medwireNews: Men with localized prostate cancer and high-risk biochemical recurrence benefit from treatment with enzalutamide, either alongside leuprolide or alone, suggest phase 3 trial data.
The researchers report in The New England Journal of Medicine that outcomes such as metastasis-free survival (MFS), time to prostate-specific antigen (PSA) progression, and time to first use of antineoplastic therapy were significantly improved with the androgen receptor inhibitor.
Moreover, “[t]he safety profile of enzalutamide was consistent with that shown in previous clinical studies, with no apparent detrimental effect on quality of life,” they add.
Writing in an accompanying editorial, Ana Aparicio (University of Texas MD Anderson Cancer Center, Houston, USA) says that despite challenges such as the heterogeneity of prostate cancer, “the results of the EMBARK trial do support that, in a subgroup of men with biochemical recurrence, the benefits of early cancer control with systemic therapy outweigh its risks.”
She continues: “In addition to developing more effective drugs with fewer toxic effects, tilting the scale to maximize benefit will require better predictors of prostate cancer lethality and treatment effect.”
The trial included 1068 men who had biochemical recurrence after primary therapy for localized prostate cancer and a PSA doubling time of 9 months or less. Participants were randomly assigned to receive enzalutamide 160 mg daily alongside leuprolide 22.5 mg every 12 weeks, leuprolide alone, or enzalutamide.
After a median follow-up of 60.7 months, the primary endpoint of MFS in the enzalutamide plus leuprolide group versus the leuprolide group alone significantly favored the combination, with 5-year rates of 87.3% and 71.4%, respectively. This equated to a significant 58% reduction in the risk for imaging-based progression or death with the addition of enzalutamide.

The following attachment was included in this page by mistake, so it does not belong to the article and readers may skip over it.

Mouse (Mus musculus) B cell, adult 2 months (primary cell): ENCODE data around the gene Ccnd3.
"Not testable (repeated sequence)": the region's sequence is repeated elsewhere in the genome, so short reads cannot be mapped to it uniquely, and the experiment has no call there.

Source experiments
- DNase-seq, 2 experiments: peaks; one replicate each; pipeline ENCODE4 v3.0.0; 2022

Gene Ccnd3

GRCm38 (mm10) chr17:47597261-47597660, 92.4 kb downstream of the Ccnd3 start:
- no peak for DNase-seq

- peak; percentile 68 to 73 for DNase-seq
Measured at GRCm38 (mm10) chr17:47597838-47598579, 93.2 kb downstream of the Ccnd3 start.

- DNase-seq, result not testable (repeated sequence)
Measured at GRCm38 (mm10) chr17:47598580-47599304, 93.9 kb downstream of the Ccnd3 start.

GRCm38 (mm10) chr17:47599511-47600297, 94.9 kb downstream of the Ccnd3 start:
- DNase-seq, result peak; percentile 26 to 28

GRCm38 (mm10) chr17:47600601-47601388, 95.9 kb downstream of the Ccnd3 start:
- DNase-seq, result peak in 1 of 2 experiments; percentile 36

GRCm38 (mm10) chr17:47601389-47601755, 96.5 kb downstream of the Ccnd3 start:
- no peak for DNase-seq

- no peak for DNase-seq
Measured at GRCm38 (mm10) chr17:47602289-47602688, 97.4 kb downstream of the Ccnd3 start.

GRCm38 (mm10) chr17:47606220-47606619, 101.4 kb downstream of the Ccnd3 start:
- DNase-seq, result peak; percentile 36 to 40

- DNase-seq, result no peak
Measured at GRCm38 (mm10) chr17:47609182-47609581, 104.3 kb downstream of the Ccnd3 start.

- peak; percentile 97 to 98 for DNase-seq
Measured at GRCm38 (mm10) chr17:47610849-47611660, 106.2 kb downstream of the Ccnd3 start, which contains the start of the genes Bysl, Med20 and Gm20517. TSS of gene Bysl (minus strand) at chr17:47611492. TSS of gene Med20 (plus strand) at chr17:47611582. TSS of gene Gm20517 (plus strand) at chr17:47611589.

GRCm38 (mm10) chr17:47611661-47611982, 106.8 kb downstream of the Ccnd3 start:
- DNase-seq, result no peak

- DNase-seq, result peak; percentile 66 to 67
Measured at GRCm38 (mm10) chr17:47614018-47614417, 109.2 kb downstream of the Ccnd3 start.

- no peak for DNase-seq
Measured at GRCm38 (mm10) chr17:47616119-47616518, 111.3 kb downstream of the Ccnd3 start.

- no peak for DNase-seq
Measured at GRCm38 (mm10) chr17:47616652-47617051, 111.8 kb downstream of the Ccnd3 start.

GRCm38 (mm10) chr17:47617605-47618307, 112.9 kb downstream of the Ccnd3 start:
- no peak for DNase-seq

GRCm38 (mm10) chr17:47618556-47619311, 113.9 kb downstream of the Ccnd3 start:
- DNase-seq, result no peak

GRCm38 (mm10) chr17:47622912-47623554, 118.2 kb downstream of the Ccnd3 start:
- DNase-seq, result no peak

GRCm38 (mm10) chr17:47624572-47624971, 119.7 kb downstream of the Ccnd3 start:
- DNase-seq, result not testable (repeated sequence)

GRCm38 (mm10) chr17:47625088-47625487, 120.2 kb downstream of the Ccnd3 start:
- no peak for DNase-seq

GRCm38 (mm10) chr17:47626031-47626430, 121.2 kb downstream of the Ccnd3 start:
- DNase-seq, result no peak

The 5-year MFS rate was also significantly higher with enzalutamide monotherapy than leuprolide alone, at 80.0% versus 71.4%, and a 37% reduction in the risk for imaging-based progression or death, report Neil Shore (Carolina Urologic Research Center, Myrtle Beach, South Carolina, USA) and fellow EMBARK investigators.
The proportion of patients who were free from PSA progression at 5 years was significantly higher in the enzalutamide combination and monotherapy arms than in the leuprolide alone arm, at 97.4% and 88.9% versus 70.0%, respectively.
This was also the case for the proportion free from use of antineoplastic therapy at 5 years, with corresponding rates of 83.0%, 75.7%, and 61.7%.
At the 5-year mark, the rate of overall survival was 92.2% in the enzalutamide combination group, 89.5% in the enzalutamide monotherapy group, and 87.2% in the leuprolide alone group. The hazard ratios for death for the comparison of the combination and monotherapy regimens with leuprolide alone numerically favored enzalutamide, at 0.59 and 0.78, respectively, but did not reach statistical significance.
Shore and colleagues note that “[n]o substantial difference was noted in the time to first deterioration of [Functional Assessment of Cancer Therapy–Prostate] total scores in the combination group or the monotherapy group as compared with the leuprolide-alone group.”
And they add that there were no new safety signals. The most common adverse event (AE) in the enzalutamide combination and leuprolide alone groups was hot flashes, occurring in 68.8% and 57.3% of participants, respectively, followed by fatigue in 42.8% and 32.8%. The most frequent AEs in the enzalutamide monotherapy group were fatigue and gynecomastia, in 46.6% and 44.9%, respectively.
Men in the enzalutamide monotherapy group were more likely to experience nipple pain and breast tenderness (15.3 and 14.4%, respectively) than those in the enzalutamide combination (3.1 and 1.4%) and leuprolide alone (1.1 and 1.1%) arms.
But most AEs “were mild-to-moderate in severity,” highlight the researchers.
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